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‘Hostage’ holds audience captive

Jose Ruiz

Rather than having you wade through an entire review, we’ll say it

now. “The Hostage,” presented by the Alliance Repertory Company in

Burbank, is easily one of the best plays of the year.

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The award show producers should go to the engravers now, and get

those plexiglass statuettes ready, because as the late Chick Hearn of

the Lakers used to say, “the Jell-O’s jiggling and the refrigerator

door is closed!”

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Director Stephanie Shroyer has done a magnificent job leading the

huge ensemble cast through a tension-filled tale of a 24-hour period

in a small Irish town.

The late Brendan Behan lived a short, dramatic, strife-ridden

existence, and the plays he wrote were verbal transfusions of the

agonies and the passions that drove him to death by inebriation. “The

Hostage” is one of those passions.

Set against the war-torn backdrop of Ireland in the early 1960s,

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the core of the story is about a young IRA soldier who is going to be

executed by the British. To counter, the IRA captures a young British

soldier and announces that they will shoot him the minute the IRA

youth is killed. Lacking resources, the IRA decides to hide their

hostage where the British will least suspect -- in a brothel.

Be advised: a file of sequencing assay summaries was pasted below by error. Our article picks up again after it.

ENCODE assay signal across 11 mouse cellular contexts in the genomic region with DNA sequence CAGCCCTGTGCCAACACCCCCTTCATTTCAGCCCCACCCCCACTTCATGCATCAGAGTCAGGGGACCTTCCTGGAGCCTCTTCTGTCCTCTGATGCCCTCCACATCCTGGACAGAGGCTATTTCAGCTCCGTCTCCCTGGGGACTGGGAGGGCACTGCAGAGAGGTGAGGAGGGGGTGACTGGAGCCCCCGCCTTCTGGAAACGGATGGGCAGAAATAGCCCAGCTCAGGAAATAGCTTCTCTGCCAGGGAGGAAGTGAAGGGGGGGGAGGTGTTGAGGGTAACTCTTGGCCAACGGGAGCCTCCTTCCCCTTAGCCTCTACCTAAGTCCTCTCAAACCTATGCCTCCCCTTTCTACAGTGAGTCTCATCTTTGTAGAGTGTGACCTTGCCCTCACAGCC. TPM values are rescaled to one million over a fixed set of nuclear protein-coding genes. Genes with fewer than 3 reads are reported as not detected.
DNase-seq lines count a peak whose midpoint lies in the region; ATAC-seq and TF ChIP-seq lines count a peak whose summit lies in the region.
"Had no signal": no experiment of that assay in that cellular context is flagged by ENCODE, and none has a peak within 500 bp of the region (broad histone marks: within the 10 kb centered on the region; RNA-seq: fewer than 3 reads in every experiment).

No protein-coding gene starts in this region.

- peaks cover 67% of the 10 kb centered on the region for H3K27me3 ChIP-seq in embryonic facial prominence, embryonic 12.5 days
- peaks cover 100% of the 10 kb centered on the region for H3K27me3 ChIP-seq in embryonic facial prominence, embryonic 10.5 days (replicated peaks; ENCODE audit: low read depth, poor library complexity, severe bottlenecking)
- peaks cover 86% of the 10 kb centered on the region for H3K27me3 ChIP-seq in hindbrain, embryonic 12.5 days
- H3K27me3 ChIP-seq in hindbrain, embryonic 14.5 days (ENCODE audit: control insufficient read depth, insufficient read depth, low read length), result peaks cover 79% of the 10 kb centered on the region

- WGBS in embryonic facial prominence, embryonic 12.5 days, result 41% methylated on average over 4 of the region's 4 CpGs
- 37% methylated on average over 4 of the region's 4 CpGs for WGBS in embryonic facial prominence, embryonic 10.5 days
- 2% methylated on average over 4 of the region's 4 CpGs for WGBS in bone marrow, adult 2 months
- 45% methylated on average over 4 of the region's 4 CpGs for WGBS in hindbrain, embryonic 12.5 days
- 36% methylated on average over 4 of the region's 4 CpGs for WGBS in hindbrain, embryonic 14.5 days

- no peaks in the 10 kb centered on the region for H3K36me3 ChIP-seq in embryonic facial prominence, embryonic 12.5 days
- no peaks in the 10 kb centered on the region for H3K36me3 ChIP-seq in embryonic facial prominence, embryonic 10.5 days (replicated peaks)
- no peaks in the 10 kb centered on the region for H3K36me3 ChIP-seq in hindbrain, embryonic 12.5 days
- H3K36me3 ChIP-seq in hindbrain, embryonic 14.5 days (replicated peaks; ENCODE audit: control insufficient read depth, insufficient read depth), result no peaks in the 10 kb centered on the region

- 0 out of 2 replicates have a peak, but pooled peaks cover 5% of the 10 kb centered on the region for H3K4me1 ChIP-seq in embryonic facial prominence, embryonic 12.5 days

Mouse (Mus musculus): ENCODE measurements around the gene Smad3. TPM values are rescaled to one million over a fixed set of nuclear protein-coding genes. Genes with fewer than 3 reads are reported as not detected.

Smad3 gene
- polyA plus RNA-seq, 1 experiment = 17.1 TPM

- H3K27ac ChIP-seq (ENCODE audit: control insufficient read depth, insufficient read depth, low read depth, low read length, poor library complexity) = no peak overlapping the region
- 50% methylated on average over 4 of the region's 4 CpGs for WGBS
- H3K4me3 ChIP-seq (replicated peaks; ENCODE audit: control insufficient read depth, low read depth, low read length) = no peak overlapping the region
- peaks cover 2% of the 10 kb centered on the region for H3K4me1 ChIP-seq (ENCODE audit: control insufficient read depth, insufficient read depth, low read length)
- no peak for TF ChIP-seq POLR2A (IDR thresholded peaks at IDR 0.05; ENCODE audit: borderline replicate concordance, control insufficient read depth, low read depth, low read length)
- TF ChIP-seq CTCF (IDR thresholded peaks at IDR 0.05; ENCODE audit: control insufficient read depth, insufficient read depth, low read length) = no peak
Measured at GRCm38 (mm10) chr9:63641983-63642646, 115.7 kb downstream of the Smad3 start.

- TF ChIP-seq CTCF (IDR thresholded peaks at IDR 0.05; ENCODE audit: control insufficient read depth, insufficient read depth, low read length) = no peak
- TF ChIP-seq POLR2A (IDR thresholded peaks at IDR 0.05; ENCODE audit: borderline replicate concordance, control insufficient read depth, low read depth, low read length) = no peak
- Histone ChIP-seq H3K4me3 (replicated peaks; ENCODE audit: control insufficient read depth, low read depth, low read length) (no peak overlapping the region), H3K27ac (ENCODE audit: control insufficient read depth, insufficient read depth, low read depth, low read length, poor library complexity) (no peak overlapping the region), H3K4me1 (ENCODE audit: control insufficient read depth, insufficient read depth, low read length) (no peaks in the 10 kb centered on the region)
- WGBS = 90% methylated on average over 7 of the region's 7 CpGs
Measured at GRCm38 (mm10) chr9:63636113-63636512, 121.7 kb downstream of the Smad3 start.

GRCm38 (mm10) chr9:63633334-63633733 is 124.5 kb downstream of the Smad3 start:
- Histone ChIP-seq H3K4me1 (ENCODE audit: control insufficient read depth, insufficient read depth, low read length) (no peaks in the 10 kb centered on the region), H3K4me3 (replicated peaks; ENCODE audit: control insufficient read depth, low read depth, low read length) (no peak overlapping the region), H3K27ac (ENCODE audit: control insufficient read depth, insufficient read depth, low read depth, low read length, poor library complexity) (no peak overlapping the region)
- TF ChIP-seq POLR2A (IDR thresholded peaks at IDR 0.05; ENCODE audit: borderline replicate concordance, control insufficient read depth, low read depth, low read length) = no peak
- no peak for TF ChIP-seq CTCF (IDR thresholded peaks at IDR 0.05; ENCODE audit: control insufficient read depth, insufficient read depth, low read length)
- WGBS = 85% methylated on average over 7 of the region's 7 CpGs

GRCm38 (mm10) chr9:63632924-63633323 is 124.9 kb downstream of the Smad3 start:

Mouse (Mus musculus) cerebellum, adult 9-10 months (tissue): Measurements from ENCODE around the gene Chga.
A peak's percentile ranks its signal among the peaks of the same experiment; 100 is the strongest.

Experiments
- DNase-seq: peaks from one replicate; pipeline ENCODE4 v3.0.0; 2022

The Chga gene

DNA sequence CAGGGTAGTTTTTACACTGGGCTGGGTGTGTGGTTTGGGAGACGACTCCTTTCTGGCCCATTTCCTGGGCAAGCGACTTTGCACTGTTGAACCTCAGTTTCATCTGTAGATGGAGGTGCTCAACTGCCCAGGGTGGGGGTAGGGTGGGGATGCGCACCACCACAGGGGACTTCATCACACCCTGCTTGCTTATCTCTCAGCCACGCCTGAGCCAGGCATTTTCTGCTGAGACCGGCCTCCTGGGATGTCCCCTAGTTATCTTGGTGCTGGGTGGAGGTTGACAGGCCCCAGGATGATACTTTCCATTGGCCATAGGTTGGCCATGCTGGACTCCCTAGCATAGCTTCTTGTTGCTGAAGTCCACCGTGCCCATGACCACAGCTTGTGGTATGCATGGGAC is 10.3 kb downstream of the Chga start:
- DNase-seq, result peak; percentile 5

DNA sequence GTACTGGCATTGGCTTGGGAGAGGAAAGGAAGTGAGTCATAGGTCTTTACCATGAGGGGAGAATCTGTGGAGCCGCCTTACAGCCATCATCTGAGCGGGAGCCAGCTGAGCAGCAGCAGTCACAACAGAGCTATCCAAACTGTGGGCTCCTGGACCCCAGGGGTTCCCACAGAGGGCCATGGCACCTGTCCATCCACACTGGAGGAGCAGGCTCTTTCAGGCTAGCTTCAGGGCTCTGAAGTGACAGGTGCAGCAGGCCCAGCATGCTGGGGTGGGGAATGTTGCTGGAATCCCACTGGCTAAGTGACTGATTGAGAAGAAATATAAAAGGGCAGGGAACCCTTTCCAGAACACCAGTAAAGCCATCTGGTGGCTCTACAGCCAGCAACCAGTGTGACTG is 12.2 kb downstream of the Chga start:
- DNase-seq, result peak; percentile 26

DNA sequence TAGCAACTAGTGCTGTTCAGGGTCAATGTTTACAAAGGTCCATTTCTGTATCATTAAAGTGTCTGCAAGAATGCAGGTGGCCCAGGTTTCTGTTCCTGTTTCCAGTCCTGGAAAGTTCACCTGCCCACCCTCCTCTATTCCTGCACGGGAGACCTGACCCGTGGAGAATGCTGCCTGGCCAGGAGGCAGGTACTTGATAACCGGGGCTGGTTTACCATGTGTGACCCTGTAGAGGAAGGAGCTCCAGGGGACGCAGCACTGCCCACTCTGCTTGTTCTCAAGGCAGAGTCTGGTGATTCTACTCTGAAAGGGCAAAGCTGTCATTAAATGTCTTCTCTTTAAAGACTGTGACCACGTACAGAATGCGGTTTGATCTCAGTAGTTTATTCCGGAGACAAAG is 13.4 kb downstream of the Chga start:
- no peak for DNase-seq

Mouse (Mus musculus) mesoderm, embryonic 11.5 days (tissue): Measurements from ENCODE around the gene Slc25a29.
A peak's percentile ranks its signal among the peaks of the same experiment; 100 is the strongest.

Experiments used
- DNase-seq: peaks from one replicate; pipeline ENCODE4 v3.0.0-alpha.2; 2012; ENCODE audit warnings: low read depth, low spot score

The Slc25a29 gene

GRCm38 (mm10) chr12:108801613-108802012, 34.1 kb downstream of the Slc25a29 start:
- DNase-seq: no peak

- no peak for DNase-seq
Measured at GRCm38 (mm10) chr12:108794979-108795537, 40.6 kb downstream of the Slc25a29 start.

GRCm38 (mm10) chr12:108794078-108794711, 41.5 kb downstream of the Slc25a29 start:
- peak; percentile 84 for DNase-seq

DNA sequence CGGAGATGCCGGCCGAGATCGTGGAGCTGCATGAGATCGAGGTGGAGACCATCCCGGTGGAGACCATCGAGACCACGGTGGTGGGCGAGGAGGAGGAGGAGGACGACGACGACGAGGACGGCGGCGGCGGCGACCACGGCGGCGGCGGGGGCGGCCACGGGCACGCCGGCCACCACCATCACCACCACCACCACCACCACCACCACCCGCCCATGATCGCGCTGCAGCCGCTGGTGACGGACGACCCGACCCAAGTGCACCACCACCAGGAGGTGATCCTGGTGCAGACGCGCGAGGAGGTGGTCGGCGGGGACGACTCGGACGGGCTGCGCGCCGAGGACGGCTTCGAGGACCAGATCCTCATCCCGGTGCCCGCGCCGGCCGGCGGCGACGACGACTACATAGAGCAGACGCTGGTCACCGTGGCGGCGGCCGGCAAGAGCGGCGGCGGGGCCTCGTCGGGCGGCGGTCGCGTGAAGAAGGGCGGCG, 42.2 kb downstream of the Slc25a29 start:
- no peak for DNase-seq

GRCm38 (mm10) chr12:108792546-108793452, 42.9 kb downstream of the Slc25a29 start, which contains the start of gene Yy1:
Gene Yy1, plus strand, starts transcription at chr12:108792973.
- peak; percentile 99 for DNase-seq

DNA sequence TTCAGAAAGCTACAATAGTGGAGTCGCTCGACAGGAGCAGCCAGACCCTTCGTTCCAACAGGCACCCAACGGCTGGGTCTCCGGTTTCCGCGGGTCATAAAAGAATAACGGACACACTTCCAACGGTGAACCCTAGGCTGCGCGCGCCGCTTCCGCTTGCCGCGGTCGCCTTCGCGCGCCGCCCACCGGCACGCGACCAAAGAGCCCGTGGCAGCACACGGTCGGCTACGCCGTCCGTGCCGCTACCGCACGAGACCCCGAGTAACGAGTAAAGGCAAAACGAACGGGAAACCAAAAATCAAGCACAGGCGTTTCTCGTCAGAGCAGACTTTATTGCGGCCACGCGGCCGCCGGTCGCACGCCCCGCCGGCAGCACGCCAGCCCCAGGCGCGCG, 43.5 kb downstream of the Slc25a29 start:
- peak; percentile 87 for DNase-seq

What makes this story compelling is the assortment of characters

that populate the brothel. The cast members breathe a unique quality

into the spirit of each character, making this production an

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outstanding success.

The women are lusty, the men crude, the emotions are on edge and

the liquor flows freely and soon you forget it’s a performance and

believe you’re another one of the “guests” laughing nervously,

drinking and participating in the apprehension and anxiety.

The set is the faded lobby of the house, complete with bar and

piano, a few stools and tables and a second floor with rooms where

the regulars entertain their “guests.” Everyone is broke, nobody pays

the bill, but everyone always has the time and means for another

pint.

In a wonderful performance, Morlan Higgins as Pat, the co-owner,

makes a halfhearted effort to keep the place afloat with his wife,

Meg (Sarah Zinsser), who tackles the part with unrivaled zest. Pat

has bitter memories of war, but tries to reconcile his misery with

the current events.

When an IRA officer (Armin Shimerman), brings the hostage, Leslie

(Geoffrey Lind), to the establishment, his focus is to keep control

and stick to the rules. The residents have other ideas, and the

hostage is treated to experiences seldom enjoyed by prisoners,

including a brief romance with lovely Teresa (Jesse Wiseman), an

innocent girl who runs errands.

As the hour approaches for the IRA soldier to die, tempers flare,

tensions escalate, nerves explode and no one expects the twist that

occurs. But if one thing comes from this story, it’s a soulful truth

that regardless of how righteous one feels about a conflict, fate

always steps in with its irreversible whims, and that’s something no

one can control.


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